The Center offers an array of exhibits open to the public and suitable for all ages. A permanent installation reflects the many collections types the Center provides to the public. Specifically, this exhibit highlights The West Florida Flag Controversy, Revolt to Revolution, and An Incomplete Louisiana Purchase.
Our Book and Manuscript Exhibit reflects the evolution of book construction, along with multiple historical books and manuscipts on the topics of history, law, and philosophy, religion, and many more historical documents and periodicals dating back to the 1500s!
World War I Exhibit:
Titled “The War That Did Not End All Wars: Louisiana and the Horror of World War I,” a mock trench, battlefield diorama, and scores of war related items and artifacts are among the features of a special exhibit commemorating World War I at Southeastern’s Center for Southeast Louisiana Studies. The exhibit highlights the horrors of World War I, depicting images of indescribable butchery on the battlefield, mass genocide, and the terrible conditions of trench warfare. Alternately known as the ‘Great War’ and the ‘War to End All Wars,’ World War I represented an unprecedented human tragedy that devastated Europe and gave rise to political and economic configurations that continue to challenge our world today.
The exhibit opening is timed to coincide with the 100th anniversary of the launching of the Meuse-Argonne Offensive, the largest American military offensive in the nation’s history. An educational project designed to inform and entertain, places emphasis on all the nations who participated in the great struggle. The exhibit covers all aspects of the war from the sources of the conflict through the ill-fated Russian incursion and the influenza pandemic that killed thousands at the end of the war.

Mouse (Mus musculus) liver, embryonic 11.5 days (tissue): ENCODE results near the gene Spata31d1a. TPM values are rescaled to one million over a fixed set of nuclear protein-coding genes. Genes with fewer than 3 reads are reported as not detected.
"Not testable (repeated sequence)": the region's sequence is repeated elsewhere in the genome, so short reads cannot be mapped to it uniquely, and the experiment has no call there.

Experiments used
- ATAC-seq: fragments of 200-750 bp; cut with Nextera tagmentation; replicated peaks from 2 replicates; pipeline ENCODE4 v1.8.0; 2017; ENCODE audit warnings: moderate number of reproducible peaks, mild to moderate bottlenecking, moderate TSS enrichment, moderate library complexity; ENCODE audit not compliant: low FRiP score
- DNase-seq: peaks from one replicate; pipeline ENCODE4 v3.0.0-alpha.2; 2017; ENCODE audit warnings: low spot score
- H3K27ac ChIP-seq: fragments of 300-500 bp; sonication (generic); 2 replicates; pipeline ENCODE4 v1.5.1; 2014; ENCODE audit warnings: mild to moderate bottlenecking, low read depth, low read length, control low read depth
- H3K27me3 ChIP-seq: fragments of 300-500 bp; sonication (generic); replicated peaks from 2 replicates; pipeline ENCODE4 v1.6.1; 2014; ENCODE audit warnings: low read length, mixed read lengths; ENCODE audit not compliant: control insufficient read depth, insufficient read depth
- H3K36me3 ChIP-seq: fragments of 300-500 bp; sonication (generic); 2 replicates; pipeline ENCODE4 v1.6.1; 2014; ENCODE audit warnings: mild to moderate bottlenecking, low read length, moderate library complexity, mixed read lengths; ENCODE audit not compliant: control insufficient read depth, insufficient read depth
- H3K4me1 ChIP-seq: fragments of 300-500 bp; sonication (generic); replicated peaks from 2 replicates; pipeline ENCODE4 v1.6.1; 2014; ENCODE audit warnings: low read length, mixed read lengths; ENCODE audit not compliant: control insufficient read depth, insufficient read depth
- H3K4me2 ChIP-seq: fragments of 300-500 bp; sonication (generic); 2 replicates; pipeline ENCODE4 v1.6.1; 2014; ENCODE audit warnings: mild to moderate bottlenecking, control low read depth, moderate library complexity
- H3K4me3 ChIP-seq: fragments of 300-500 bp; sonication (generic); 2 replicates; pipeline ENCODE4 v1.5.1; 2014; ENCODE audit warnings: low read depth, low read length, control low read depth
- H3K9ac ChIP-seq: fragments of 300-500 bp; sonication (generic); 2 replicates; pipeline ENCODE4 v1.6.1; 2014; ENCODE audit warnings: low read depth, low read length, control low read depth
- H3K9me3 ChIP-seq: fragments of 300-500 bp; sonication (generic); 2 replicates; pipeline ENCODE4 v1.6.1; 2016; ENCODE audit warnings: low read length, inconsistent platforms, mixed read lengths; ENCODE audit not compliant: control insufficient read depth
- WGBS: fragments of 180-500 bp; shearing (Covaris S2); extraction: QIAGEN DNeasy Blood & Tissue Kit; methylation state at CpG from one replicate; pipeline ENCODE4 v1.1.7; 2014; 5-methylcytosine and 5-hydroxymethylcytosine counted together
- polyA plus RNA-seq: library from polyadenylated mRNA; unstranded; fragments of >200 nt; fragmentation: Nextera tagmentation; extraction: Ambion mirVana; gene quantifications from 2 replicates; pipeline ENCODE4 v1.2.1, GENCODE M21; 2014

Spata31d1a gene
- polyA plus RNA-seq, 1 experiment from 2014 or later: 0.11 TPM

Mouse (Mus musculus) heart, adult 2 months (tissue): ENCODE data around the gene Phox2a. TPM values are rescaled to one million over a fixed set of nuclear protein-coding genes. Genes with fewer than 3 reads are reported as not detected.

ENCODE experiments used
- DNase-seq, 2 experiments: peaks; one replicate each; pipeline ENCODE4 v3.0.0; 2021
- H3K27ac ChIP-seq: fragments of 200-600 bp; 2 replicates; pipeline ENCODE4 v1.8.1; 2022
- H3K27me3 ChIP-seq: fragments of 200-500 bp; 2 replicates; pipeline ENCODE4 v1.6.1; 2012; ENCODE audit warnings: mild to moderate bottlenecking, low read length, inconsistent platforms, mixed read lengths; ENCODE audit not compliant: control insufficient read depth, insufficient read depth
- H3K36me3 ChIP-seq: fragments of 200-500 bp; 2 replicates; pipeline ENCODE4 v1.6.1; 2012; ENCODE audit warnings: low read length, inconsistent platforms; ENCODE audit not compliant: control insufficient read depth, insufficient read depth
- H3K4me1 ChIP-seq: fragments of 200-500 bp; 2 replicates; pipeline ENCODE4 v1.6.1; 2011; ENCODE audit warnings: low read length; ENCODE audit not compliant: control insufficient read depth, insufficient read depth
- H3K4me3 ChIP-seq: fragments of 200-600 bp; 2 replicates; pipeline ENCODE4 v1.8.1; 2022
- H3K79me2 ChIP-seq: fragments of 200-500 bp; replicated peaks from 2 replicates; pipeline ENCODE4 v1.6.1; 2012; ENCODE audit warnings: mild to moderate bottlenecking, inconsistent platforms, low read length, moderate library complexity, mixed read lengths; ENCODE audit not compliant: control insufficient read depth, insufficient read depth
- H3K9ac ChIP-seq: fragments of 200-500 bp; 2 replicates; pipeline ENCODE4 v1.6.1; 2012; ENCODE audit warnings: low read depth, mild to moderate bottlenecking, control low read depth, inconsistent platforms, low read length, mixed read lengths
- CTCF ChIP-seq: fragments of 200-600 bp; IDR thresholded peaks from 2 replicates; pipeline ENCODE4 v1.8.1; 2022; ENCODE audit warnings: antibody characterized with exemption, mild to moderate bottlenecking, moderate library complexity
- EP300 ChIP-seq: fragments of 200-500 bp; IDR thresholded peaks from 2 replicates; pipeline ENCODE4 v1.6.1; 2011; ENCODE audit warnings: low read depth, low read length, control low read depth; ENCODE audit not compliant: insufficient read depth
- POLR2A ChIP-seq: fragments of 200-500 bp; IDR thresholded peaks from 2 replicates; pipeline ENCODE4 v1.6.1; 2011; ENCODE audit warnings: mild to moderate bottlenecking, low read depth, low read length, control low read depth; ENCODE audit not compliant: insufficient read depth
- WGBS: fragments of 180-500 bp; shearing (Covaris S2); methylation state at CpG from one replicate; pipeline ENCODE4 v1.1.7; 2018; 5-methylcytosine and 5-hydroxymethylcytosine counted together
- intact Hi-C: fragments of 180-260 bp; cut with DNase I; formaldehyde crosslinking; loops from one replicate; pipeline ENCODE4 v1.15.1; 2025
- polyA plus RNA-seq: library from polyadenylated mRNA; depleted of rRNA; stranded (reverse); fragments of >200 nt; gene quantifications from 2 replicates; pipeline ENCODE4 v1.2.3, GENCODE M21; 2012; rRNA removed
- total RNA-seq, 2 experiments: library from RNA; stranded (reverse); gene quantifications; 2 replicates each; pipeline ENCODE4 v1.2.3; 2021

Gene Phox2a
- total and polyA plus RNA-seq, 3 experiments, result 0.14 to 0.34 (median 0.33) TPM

For additional information about the exhibit or to schedule a group visit, please contact us at the Center for Southeast Louisiana Studies at 985-549-2151, or email firstname.lastname@example.org.
Posing in front of the mock trench from left to right: Faith Allen, Graduate Research Assistant; Dr. Samuel Hyde, Director; Dr. Keith Finley, Assistant Director; Bailey Hall, Graduate Research Assistant; and Mikayla Martin, Student Worker. Not pictured: Amelia Haag, Graduate Research Assistant.
Strawberry History Exhibit:
The exhibit titled “Fruit Revolution: The Impact of Strawberry Farming on Southeast Louisiana” emerged as the idea of three graduate research assistants at the center, said Director Samuel Hyde, who is also Leon Ford Endowed Chair and Professor of History at Southeastern. The exhibit revealed that with the demise of cotton farming due to the arrival of the boll weevil and destruction of the timber forests, the region went into a sharp economic decline that had a devastating impact on society.
The introduction of strawberries, which developed a unique flavor and texture due to the soil quality of the region, rescued the area from its economic malaise and brought other new industries with it, such as box and crate plants and refrigeration companies. The emergence of the strawberry industry was not without controversy and conflict. One portion of the exhibit explains the heated dispute between unions, big industry, and small independent farmers. It is our hope that this exhibit sheds light on the importance of strawberry farming in this parish.
Graduate research assistants pose with the exhibit. From left are Faith Allen, Blake Constant, and Sarah Pardue-Bourgeois.
The Cate Exhibit:
With the help of the President's office, the Cate family descendents, and multiple institutional departments, the Center established the Cate Exhibit located on the first floor of the Sims Memorial Library. This permanent installation demonstrates the influence of Charles Emery Cate and his wife, Mertie Ann Waterman Cate, on the development of Hammond and its surrounding environs.
The Cate Exhibit showcases the many businesses C. E. Cate created which transformed a small, cross-roads community into a prosperous town. Additionally, the exhibit highlights the work of Mertie Ann Waterman Cate in developing one of the chief religious institutions in Hammond, Grace Memorial Episcopal Church. We encourage you to visit this exhibit to learn more about the Cate family legacy and their many contributions to the city of Hammond.
At the opening of the Cate Exhibit, descendants of Charles Emery Cate and Southeastern Officials cut the ceremonial ribbon marking the exhibits official opening.
If you would like to arrange a special tour for school age children or to inquire further information, please contact the Center at 985-549-2151.
Photograph of the West Florida Flag Controversy exhibit.